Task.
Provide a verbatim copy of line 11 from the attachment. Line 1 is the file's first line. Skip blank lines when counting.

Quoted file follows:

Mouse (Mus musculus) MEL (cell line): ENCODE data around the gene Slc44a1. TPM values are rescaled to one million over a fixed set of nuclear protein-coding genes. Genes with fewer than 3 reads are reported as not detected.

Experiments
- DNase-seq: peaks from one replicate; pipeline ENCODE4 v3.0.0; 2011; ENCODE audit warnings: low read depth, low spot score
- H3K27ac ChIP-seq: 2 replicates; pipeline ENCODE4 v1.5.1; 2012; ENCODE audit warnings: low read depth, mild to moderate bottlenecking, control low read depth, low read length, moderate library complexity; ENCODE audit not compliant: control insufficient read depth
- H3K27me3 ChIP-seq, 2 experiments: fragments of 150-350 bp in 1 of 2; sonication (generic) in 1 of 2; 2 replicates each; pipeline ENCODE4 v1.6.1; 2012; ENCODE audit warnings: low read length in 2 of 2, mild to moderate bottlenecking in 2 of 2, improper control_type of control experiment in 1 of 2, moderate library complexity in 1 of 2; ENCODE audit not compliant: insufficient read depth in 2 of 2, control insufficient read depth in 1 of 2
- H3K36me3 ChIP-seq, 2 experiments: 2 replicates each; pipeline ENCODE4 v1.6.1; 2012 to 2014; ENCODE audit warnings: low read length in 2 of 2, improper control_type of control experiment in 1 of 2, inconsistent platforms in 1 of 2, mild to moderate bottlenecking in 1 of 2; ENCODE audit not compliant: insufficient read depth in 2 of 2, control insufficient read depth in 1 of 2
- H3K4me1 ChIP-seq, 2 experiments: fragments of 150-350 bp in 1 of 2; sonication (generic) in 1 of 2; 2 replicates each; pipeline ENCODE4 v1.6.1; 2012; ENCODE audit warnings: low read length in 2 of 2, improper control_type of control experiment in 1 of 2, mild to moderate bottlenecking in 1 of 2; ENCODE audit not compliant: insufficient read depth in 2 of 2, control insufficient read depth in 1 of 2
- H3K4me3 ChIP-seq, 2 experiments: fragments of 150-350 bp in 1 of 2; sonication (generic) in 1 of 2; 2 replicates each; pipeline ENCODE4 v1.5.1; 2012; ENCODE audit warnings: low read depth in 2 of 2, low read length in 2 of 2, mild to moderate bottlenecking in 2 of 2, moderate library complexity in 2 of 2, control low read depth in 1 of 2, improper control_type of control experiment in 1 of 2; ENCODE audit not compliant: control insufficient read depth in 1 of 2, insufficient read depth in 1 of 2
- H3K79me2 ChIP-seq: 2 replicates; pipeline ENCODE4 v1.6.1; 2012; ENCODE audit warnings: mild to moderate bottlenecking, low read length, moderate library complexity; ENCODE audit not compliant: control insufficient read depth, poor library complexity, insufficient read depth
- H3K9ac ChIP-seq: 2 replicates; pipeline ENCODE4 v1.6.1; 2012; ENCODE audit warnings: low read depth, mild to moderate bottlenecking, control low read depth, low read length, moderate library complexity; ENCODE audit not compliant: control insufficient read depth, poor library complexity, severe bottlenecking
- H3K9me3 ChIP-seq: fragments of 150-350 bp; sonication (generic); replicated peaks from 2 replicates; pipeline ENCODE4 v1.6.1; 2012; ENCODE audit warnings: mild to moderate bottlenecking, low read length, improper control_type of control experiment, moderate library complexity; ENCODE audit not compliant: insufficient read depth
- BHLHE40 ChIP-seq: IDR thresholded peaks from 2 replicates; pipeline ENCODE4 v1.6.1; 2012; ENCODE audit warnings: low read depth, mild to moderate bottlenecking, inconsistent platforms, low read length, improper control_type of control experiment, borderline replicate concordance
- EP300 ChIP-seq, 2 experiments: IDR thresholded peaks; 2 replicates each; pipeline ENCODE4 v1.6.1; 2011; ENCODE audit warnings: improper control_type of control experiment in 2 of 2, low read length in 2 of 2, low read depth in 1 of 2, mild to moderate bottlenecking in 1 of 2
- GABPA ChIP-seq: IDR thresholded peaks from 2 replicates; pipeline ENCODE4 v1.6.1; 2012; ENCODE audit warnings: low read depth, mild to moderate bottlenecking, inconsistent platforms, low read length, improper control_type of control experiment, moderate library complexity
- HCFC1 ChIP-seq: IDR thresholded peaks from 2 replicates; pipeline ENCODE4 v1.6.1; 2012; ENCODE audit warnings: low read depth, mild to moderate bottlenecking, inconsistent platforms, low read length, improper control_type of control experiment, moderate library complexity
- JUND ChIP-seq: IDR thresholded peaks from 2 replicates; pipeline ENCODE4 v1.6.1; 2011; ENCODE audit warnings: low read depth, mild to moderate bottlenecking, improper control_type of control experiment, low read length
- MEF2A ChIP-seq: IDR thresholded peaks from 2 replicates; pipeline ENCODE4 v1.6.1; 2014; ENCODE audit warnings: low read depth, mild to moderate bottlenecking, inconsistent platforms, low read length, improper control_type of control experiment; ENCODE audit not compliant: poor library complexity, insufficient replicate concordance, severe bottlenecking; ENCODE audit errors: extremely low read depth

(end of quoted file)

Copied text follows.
- H3K9me3 ChIP-seq: fragments of 150-350 bp; sonication (generic); replicated peaks from 2 replicates; pipeline ENCODE4 v1.6.1; 2012; ENCODE audit warnings: mild to moderate bottlenecking, low read length, improper control_type of control experiment, moderate library complexity; ENCODE audit not compliant: insufficient read depth